With the rise of the internet, access to easy credit, and the strong global appeal of the Premier League, it was no surprise to see the gambling industry imbed itself with the sport on a commercial level. It's gone from strength to strength, with a wide variety of betting sponsors at the pinnacle of the English game. So, dominant have they become, it's fuelled growing concerns of the negative affects this could have on wider society, such as addiction to gambling, especially in the younger generation. Technological advances have now made betting frictionless, with fans able to bet and watch football at the same time through smartphones. For many fans, betting is way to make the game more exciting, and improvements in technology have made it all the more appealing, such as the early cash out feature. So entrenched is gambling in football, that half-time ads on TV will show up to date odds that reflect the in-game score, driving more fans to bet. The gambling industry has been completely normalised in English football culture, from fans to the clubs and the leagues themselves (receiving £110 million in sponsorship and commercial agreements annually). During the 2018-19 season, nine out of the twenty Premier League teams were sponsored by a gambling company, worth an estimated £50 million to the clubs. The strong appeal for English football abroad has even seen foreign gambling brands splash their logo on club shirts, with foreign branding added to their English equivalent at Crystal Palace and Newcastle United (ManBetX and Fun88). Interestingly enough, Fun88 does not have a UK licence but instead uses a white label arrangement with a third-party technology provider to operate in the UK. It's effectively a loophole in the legal system. Whilst not every club has a gambling sponsor on their shirt, it's important to note that virtually every club in the Premiership has a gambling partner as part of their wider sponsorship portfolio. This might also include a category for automotive brands or consumer products such as Manscape at West Ham United. Recognisable gambling brands such William Hill are partnered with Spurs whilst Yabo Sports are tied to Manchester United. Some clubs even have up to five gambling partners on board, such as Leicester City who have an official betting partner (Yabo Sports), a training top partner (Parimatch) and other partners on the books (Bet365, W88 & Betway). Betting and football on a commercial level now very much go hand in hand. The financial sector is another category that's increased its presence in the Premier League. You might remember that Norwich City were sponsored by the Peterborough Building Society for three seasons in the mid nighties and now a host of financial brands are involved. From Standard Chartered at Liverpool, to American Express at Brighton (who also sponsor the stadium), USG at Sheffield United to AIA at Spurs, the financial sectors presence has very much been felt.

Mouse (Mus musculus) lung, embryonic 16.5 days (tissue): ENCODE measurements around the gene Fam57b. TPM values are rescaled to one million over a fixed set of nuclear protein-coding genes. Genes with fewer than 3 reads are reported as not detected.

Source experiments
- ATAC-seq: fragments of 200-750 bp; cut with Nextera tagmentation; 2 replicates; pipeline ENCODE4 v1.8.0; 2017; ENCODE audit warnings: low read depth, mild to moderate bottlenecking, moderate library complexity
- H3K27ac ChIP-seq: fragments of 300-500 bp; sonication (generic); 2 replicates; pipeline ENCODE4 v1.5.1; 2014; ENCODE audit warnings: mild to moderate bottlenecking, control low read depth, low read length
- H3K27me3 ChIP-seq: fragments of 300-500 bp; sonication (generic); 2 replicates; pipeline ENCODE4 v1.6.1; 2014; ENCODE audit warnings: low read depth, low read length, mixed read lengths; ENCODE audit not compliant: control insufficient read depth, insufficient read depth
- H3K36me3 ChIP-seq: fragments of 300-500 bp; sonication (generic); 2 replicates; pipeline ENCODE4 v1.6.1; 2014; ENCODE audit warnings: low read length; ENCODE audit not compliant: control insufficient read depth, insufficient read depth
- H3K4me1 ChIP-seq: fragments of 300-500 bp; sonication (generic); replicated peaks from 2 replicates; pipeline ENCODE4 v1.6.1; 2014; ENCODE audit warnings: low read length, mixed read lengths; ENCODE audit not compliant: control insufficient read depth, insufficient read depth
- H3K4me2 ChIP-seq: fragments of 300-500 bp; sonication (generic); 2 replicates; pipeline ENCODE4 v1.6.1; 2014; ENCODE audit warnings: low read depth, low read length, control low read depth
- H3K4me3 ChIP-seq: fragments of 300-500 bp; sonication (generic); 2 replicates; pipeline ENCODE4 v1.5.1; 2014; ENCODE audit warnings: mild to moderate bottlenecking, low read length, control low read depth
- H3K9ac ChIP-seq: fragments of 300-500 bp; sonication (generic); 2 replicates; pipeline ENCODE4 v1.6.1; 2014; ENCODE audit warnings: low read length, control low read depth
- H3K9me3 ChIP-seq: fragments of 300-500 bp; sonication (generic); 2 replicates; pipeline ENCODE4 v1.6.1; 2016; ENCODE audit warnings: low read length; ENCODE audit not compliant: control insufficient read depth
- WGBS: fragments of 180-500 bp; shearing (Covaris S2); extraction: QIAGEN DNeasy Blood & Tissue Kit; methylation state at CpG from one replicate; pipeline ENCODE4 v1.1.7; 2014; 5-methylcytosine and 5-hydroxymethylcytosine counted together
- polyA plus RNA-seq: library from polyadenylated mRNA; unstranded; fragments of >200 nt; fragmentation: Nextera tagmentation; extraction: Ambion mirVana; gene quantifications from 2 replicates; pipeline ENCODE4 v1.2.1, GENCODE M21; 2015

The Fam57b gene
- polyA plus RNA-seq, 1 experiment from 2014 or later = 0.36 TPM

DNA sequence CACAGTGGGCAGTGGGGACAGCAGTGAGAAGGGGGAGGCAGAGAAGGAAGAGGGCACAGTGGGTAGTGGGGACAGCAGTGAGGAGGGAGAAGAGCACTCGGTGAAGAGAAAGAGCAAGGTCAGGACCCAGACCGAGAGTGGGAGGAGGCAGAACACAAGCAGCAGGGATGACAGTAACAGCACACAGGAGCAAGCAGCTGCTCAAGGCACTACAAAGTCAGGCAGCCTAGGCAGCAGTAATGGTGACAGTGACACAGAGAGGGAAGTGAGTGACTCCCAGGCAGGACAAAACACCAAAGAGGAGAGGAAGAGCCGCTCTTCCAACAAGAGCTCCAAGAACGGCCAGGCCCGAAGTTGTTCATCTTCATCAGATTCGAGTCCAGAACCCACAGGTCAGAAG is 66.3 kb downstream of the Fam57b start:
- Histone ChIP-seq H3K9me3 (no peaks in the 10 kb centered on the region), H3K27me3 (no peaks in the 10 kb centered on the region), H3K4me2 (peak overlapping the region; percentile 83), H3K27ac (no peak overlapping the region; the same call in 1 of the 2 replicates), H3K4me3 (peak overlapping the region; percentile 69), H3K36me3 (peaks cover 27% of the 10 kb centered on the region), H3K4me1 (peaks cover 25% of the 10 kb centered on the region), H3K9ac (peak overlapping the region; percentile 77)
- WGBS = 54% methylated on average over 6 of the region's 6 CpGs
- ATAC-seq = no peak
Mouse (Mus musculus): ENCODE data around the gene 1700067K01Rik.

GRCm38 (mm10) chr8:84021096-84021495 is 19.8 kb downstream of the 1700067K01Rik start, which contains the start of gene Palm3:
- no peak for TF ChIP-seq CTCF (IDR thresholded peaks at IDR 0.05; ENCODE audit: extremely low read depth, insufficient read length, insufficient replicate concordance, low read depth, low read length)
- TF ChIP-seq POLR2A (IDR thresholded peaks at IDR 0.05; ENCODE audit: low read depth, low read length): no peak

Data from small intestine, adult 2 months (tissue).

The Automotive sector has also been making a comeback (who remembers Peugeot at Coventry City?), with used online car dealer Cazoo sponsoring both Aston Villa and Everton in a rare double club sponsorship strategy this season. Man Utd have had automotive giants Chevrolet on their books for the last seven years, Chelsea also opened their doors to the automobile industry, with Hyundai becoming their sleeve partners and Yokohama Tyres being their main shirt sponsor for five years (downsized to their official global tyre company partner going into the 2020-21 season).
With the government now keen to push for further regulation of the betting industry, it's plausible to think we could be soon hitting a peak. The oversaturation of betting companies, even in Championship and below, is a concern to many, especially with gambling addiction rates increasing. Clubs should expect to come under more scrutiny from fans and society in general, and question whether they want to be associated with an industry that's increasingly receiving negative publicity. So, who'll be sponsoring our Premier League sides over the next decade? Will gambling, finance and automobile companies continue to dominate the scene, or will they pave the way to a new breed of sponsors in this post Covid-19 world. Only time will tell.
Written by Richard Tester